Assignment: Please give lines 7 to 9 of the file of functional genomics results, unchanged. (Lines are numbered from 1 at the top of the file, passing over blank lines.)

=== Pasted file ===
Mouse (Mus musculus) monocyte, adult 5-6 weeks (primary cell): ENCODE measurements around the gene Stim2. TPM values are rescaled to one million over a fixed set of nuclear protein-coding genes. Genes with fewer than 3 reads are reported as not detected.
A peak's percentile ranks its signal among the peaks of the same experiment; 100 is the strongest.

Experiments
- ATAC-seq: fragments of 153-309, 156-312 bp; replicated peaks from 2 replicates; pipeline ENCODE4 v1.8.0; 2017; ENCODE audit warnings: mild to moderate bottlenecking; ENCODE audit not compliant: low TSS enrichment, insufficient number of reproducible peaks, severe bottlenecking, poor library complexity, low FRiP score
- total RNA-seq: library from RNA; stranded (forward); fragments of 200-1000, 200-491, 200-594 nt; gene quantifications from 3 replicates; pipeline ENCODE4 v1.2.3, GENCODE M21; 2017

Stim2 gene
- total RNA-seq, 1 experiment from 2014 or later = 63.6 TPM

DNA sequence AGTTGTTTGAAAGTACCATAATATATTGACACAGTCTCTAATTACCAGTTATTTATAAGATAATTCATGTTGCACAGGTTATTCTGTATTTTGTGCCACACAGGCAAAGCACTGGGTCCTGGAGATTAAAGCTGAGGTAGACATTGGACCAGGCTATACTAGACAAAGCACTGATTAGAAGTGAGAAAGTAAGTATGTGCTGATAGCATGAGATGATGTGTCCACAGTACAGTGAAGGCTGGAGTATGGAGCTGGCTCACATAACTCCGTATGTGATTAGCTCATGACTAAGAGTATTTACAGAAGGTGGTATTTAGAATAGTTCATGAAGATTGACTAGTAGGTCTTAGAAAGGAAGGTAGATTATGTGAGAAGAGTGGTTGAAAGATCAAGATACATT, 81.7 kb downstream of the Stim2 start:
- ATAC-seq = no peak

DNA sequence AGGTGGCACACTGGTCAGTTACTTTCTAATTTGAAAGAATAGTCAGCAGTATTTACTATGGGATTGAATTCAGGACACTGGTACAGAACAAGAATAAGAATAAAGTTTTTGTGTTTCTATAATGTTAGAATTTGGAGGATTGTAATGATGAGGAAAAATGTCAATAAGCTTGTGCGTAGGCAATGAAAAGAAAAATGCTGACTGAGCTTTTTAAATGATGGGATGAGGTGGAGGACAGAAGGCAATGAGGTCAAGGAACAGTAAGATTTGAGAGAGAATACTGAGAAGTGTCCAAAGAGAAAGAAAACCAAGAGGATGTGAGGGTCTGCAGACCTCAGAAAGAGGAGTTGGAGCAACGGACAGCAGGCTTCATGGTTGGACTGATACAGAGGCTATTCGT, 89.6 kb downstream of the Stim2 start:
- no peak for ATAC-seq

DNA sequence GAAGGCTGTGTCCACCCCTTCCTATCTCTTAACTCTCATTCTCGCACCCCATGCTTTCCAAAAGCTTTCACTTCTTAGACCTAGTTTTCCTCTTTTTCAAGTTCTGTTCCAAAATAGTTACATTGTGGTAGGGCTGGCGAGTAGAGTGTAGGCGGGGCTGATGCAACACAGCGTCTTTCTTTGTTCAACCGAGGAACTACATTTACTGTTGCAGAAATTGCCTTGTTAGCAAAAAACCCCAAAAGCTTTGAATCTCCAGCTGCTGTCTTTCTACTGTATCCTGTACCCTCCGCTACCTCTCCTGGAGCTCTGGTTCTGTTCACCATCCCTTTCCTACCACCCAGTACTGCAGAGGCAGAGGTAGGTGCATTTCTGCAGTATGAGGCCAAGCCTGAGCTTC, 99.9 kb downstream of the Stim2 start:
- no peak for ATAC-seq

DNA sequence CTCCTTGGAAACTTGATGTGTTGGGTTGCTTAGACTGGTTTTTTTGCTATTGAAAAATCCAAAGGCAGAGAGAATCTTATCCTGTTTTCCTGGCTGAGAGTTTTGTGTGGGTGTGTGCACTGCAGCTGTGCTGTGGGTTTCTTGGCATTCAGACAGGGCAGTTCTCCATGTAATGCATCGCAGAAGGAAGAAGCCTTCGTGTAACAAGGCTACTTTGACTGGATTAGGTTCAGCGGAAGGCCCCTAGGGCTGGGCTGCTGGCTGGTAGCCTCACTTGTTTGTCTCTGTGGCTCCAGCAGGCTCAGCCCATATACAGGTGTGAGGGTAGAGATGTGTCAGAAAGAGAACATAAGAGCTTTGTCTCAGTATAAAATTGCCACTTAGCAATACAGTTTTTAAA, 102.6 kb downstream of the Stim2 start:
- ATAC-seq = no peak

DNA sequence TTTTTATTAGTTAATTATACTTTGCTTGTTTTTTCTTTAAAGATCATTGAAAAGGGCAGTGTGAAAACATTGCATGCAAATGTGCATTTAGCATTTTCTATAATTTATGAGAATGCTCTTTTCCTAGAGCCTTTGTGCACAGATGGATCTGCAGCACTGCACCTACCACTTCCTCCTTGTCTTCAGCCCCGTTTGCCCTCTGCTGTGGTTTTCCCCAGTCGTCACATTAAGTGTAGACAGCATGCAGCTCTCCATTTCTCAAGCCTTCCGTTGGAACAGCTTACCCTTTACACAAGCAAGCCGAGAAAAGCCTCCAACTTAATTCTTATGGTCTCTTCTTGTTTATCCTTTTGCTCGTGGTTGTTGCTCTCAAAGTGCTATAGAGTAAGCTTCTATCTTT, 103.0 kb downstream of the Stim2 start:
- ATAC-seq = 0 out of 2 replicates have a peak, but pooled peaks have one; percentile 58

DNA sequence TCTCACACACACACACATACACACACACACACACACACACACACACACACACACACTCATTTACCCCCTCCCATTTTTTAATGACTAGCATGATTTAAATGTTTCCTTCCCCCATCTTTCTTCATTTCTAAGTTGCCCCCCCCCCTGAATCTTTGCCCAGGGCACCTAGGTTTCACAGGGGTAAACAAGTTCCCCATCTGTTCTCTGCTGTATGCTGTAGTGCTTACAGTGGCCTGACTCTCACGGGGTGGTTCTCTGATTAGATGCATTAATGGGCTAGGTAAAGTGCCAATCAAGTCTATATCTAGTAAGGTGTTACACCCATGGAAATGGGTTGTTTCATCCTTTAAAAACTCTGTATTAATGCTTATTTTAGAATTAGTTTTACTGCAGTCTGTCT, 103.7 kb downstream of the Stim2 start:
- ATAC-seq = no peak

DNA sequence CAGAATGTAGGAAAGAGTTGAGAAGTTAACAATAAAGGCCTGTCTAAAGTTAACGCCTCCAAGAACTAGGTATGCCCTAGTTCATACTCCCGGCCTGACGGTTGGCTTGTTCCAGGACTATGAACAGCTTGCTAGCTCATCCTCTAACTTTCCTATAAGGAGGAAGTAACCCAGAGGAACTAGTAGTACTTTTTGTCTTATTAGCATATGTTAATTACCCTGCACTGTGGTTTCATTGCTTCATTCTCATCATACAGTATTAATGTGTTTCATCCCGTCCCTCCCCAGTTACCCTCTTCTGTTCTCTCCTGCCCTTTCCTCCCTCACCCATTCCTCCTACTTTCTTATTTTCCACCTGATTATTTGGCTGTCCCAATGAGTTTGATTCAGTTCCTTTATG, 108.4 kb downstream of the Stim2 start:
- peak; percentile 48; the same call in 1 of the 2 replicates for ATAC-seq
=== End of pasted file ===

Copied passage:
- total RNA-seq, 1 experiment from 2014 or later = 63.6 TPM

DNA sequence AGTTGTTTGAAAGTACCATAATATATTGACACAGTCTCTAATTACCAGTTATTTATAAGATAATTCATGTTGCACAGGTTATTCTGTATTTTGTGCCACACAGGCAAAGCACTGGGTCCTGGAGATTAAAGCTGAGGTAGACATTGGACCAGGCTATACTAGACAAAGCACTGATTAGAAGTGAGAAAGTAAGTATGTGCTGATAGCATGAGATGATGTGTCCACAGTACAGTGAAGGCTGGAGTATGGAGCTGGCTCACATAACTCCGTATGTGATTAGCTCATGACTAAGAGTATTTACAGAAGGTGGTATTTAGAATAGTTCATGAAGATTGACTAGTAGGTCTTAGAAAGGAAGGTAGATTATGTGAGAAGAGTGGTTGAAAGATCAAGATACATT, 81.7 kb downstream of the Stim2 start:
- ATAC-seq = no peak